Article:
The B-32’s first combat mission took place on May 29, 1945, being a raid on a Japanese supply depot at the island of Luzon. Of the three B-32s to take part, one aborted on takeoff, leaving the other two to proceed to the target. There was no opposition, and the bombing runs were done at 10,000 feet, both returning without any incident. Now proven capable, the B-32 served in a series of attacks on Japanese targets in the Philippines, Formosa, and on Hainan Island. Her missions went unopposed, only encountering inaccurate flak.

Following the dropping of the atomic bombs, the B-32 still saw combat operations despite of the cease-fire that had been declared following Nagasaki. During this time, the B-32s flew mainly reconnaissance missions, most unopposed. However, on August 17, a flight of four B-32s flying over Tokyo were fired on with flak and were attacked by Japanese fighters. The B-32s survived with minor damage, with one confirmed kill and two possibles. During a reconnaissance mission over Tokyo on August 18, 2 B-32s were attacked by Japanese fighters. The B-32s claimed two kills and one possible, and one B-32 was severely damaged, one of the crew killed, and another two injured. This engagement being the last combat action of World War 2.

The B-32s last mission of the war was done by a flight four B-32s on August 28, another reconnaissance mission to Tokyo. Of the four, One B-32 crashed on the runway during takeoff, killing everyone aboard, an other B-32 crew had to bail out on the return flight due to engine failure and two crewman had died.

After Japan’s surrender, all remaining B-32s returned to the USA, and production of the B-32 was cancelled in October of 1945, with all partially produced B-32s being scrapped immediately. By 1947, only a handful of B-32s remained.

As of today, there are no intact B-32s, the last complete aircraft being scrapped in 1949, and only portions of the aircraft, 2 nose turrets and a static wing panel, remain.


Additional Photos

ted_B-32_Dominator_3-view_line_drawing.png

https://upload.wikimedia.org/wikipedia/commons/b/b1/B32.jpg

https://www.nationalww2museum.org/sites/default/files/styles/wide_large/public/2021-08/B-32%20Over%20Japan%20-%20National%20Archives%20Photo.jpg?h=dec22bcf

https://www.airplanes-online.com/images/airforce-archives/consolidated-b32-dominator-42108471.jpg

https://upload.wikimedia.org/wikipedia/commons/thumb/5/54/Consolidated_B-32_Dominator_on_ground.jpg/640px-Consolidated_B-32_Dominator_on_ground.jpg

https://avgeekery.com/wp-content/uploads/2018/08/Consolidated_B-32_42-108578_Taxiing_Towards_The_Runway_On_Yontan_Airstrip_BeforeTake-Off__25_August_1945.jpg

https://wwiiafterwwii.files.wordpress.com/2015/09/b32a.jpg

https://upload.wikimedia.org/wikipedia/commons/thumb/5/53/Consolidated_TB-32_production_line.jpg/800px-Consolidated_TB-32_production_line.jpg

https://www.flight-manuals-online.com/wp-content/uploads/2017/01/B32-cockpit-1.jpg


Sources

Primary Sources:

Consolidated B-32 Dominator Flight Manual.pdf | DocDroid

Secondary Sources:

Consolidated B-32 Dominator - Wikipedia

Consolidated B-32 Dominator

Consolidated B-32 Dominator

The Strange Saga of the B-32 Dominator | The National WWII Museum | New Orleans

Miscellaneous Sources:

Aerial Bombs.

Image Sources:

https://www.anigrand.com/images/items/AA2083_B-32/AA2083_B-32_real_2.jpg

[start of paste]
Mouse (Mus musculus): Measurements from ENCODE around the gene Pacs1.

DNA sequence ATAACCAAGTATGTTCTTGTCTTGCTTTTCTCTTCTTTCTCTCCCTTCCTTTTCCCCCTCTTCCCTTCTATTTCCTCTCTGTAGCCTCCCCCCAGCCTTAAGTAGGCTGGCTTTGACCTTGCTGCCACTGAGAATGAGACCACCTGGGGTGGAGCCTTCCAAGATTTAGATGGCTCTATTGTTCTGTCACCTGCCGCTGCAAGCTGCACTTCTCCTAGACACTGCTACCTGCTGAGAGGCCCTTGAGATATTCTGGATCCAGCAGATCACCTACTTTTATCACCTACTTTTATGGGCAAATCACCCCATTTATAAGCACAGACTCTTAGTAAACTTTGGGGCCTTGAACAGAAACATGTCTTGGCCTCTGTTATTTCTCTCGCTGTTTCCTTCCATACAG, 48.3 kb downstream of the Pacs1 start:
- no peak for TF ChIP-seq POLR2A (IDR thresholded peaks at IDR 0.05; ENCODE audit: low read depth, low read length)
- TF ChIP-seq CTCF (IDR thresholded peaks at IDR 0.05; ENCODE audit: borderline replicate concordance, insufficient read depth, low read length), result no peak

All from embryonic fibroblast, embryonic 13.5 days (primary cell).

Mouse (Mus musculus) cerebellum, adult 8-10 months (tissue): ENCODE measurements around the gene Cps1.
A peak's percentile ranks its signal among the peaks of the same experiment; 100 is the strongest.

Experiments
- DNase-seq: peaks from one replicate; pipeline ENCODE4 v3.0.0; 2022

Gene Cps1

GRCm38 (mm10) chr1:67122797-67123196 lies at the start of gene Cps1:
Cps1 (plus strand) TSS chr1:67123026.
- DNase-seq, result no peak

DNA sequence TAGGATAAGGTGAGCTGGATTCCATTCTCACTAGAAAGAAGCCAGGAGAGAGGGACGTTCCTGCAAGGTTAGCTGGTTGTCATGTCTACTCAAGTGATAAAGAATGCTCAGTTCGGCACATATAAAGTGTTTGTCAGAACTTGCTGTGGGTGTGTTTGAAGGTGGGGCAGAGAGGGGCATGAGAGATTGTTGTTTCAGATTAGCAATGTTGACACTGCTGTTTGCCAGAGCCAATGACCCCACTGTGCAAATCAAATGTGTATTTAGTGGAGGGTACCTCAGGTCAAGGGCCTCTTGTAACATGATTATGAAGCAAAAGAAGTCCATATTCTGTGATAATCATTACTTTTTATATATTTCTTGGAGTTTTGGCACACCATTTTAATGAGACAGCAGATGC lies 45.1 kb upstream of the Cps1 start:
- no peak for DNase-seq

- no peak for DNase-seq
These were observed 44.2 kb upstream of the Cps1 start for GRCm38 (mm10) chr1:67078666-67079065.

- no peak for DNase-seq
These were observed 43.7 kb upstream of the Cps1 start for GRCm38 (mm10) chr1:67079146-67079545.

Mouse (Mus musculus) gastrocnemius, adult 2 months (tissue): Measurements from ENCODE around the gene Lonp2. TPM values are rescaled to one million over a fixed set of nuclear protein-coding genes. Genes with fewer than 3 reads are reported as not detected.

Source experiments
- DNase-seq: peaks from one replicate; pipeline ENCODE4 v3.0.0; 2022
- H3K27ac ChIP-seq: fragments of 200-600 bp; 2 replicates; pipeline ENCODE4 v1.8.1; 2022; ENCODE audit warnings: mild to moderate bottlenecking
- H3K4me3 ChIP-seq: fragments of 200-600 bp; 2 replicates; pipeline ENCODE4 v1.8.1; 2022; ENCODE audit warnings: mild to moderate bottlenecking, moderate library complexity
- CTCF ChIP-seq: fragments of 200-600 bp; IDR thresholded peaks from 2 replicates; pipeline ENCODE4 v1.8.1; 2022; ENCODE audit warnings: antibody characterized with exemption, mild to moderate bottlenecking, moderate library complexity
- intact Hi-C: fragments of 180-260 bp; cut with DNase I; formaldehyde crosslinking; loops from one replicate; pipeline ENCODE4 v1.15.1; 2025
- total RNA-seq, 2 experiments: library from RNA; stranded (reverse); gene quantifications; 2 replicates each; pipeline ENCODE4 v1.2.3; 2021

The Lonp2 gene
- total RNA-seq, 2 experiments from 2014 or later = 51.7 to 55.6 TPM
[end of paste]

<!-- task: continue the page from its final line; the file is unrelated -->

ted_B-32_Dominator_3-view_line_drawing.png

https://upload.wikimedia.org/wikipedia/commons/b/b1/B32.jpg

https://www.nationalww2museum.org/sites/default/files/styles/wide_large/public/2021-08/B-32%20Over%20Japan%20-%20National%20Archives%20Photo.jpg?h=dec22bcf

https://www.airplanes-online.com/images/airforce-archives/consolidated-b32-dominator-42108471.jpg

https://upload.wikimedia.org/wikipedia/commons/thumb/5/54/Consolidated_B-32_Dominator_on_ground.jpg/640px-Consolidated_B-32_Dominator_on_ground.jpg

https://avgeekery.com/wp-content/uploads/2018/08/Consolidated_B-32_42-108578_Taxiing_Towards_The_Runway_On_Yontan_Airstrip_BeforeTake-Off__25_August_1945.jpg

https://wwiiafterwwii.files.wordpress.com/2015/09/b32a.jpg

https://upload.wikimedia.org/wikipedia/commons/thumb/5/53/Consolidated_TB-32_production_line.jpg/800px-Consolidated_TB-32_production_line.jpg

https://www.flight-manuals-online.com/wp-content/uploads/2017/01/B32-cockpit-1.jpg


[Would you like to see this in-game?]
  • Yes
  • No

0 voters

[How should it be Added?]
  • Tech Tree
  • Premium
  • Event
  • Squadron
  • I already said no

0 voters

[Where should it be placed at?]
  • 5.3
  • 5.7
  • 6.0
  • 6.3
  • 6.7
  • 7.0
  • Again… I said no

0 voters

2 Likes

Great post, and much cleaner! I would still advise not nesting anything within a sub-heading, such as the armaments. Just have them both be under “armament” without extra spoilers for defensive and suspended. +1 for more big bombers!

2 Likes

Thanks again! This actually one of my first suggestions, I have taken your advice on my more recent ones to be posted.

1 Like

Great! Looking forward to the rest!

But of a troublesome service, but still an amazing looking machine +1

+1 for tech tree, would be a great bridge between the B-29 and B-24, at 5.7 BR - the B-24 is kinda trash and should move down, with the Arado being at 6.3 (wildly undertiered), and if this is put at 6.0, it would be very unfair

1 Like

Fully agree to all of this

A stunning aircraft, and they built over 100! Thats far more credible than…other things in other TTs…This needs to be in the bomber line, its simply to mass produced and too capable to be anything else. Itd be really wrong to not make it TT.

We need a good lower tier option to the B29. The current bombers are simply DOA, atleast this would give us something manageable until the B57, which is also lack luster now that you can fight SAMs at 8.3